Technological advances can improve the way care is delivered. Sam Foster explains how her trust is embracing technology to design innovative products to benefit both staff and patients
Products and devices can have a major impact on care delivery and on productivity. While I agree with Eileen Sills’ comment that “the art of intuition must not become eroded with advances in technology”, IT can be used to measure care and improve efficiency, thereby releasing time to care.
To comply with the healthcare agenda, an industry of assessments, flowcharts and scoring matrices has evolved. The acute admission process that most trusts favour involves a booklet style document of up to 16 assessments. This has a repetitive feel for core data, and its ability to inform individualised care should be questioned.
In addition to this, nurses spend time handwriting handover and other notes, which give rise to repetition and waste.
During the implementation of the Productive Ward programme at Heart of England Foundation Trust, we found that, in line with the national average, about 25% of nurses’ time is spent on direct care and 26% on administration, at the computer or the nurses’ station.
We are fortunate to have some locally designed IT applications that enable electronic handover and e-referrals. Senior nurses use a portable tablet PC with a touch screen, the Panasonic Toughbook, to measure care and collect real time nursing quality and safety metrics.
As with many other trusts, early results of metrics demonstrated that our standard of nursing documentation was poor. To address this, we ran a rapid improvement week, attended by ward nurses, with the aim of automating our risk assessment process. They felt that our risk assessment booklet did not work at ward level.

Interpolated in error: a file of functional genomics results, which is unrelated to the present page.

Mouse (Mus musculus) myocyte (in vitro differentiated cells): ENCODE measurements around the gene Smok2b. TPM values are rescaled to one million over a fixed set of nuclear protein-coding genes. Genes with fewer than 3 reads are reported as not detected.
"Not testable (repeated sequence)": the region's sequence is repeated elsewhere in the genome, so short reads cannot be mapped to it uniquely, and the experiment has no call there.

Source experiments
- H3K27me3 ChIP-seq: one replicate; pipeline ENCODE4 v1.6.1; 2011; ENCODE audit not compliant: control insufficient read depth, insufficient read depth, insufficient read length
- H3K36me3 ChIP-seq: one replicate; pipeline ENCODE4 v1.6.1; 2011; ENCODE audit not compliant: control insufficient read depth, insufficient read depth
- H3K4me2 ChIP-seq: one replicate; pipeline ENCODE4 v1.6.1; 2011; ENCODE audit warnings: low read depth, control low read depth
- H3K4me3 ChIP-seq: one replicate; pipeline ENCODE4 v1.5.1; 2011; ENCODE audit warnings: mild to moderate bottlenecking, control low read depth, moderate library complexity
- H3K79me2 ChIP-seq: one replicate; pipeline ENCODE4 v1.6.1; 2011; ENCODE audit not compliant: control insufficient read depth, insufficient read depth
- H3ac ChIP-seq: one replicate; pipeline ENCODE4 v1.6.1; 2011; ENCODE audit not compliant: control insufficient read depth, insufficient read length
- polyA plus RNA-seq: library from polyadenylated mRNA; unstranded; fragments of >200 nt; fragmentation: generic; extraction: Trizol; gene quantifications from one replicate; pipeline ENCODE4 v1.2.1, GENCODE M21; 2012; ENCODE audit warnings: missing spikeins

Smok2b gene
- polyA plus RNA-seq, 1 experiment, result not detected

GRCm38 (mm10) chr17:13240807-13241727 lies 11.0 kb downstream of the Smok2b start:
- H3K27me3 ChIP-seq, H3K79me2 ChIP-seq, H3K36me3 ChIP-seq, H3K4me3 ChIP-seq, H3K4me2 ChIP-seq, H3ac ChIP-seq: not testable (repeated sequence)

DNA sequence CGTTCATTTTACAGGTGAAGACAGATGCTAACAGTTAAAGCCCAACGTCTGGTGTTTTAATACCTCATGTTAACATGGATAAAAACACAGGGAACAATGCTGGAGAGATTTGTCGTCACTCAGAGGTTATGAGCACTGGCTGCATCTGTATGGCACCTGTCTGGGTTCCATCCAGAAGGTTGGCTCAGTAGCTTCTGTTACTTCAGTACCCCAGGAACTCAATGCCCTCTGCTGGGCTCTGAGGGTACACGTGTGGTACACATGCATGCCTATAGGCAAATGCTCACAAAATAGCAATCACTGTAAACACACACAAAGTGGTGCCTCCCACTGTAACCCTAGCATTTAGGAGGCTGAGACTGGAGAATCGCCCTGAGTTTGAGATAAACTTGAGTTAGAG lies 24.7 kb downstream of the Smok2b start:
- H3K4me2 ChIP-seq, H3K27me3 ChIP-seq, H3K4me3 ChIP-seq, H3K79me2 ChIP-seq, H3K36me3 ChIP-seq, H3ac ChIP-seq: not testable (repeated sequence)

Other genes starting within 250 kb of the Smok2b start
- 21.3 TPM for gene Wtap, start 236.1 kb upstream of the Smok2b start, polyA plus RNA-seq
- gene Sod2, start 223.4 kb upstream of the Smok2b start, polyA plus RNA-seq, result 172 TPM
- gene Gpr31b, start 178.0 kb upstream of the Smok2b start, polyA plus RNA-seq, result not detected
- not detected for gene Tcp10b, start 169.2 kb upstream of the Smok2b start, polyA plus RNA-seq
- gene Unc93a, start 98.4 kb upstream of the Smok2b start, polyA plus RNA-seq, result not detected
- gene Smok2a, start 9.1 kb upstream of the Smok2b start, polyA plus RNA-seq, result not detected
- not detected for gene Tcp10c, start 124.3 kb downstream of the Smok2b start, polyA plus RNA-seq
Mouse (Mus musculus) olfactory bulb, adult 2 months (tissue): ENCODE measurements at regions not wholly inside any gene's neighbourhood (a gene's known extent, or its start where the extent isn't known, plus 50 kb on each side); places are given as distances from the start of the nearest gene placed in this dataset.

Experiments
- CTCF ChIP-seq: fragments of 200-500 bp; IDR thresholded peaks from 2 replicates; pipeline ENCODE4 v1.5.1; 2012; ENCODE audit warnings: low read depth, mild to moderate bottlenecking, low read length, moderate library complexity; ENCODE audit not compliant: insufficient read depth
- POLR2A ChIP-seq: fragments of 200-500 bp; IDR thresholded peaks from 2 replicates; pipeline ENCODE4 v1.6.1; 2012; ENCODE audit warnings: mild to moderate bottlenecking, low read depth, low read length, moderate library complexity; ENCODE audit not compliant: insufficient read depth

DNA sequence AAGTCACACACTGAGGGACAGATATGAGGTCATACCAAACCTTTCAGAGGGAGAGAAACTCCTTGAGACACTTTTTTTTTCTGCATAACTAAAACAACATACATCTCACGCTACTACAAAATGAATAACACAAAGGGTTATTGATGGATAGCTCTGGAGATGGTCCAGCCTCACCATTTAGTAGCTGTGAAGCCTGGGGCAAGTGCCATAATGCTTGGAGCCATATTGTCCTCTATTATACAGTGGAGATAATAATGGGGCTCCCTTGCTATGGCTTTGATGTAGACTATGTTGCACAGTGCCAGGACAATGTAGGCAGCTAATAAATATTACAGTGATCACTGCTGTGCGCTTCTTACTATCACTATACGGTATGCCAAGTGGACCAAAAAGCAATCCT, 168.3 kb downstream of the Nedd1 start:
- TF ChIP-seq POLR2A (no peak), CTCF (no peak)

We looked at metrics, used a violation assessment on the existing risk assessments and developed core admission questions that would trigger further risk questions. These questions were then field tested and proved to be as sensitive as traditional risk assessments. The theory behind this was that a comparison with a back to basics approach, where time is spent on a thorough face to face admission assessment, would reveal patient risks and needs. From this week, an automated risk assessment and safety plan are in development. These will be bolted onto our existing trust software.
Our next aim is to enable our nursing teams to spend as much time in bays as possible, rather than huddling around the nurses’ stations. To this end, new wards are being designed with touch points, which are standalone units for entering data. One of our ward teams is working with designers to develop the way we use these devices. This includes use in docking stations in bays, being docked into our medicines trolleys to enable administration of medicines via our electronic prescribing system and other ward processes.
The pilot of handheld devices is only halfway through but the feeling is this could be the way forward. Next steps include working with our faculty of health to produce podcast style tutorials to guide practice and implement policy guidance.
Innovation can have a significant impact on care delivery. The launch of the Nursing Times Products Awards this week recognises the role of products in transforming care and I am looking forward to judging the productive working category. We do need to be cautious around eroding the art of nursing – but we also need to embrace innovation.
Sam Foster is deputy chief nurse, Heart of England Foundation Trust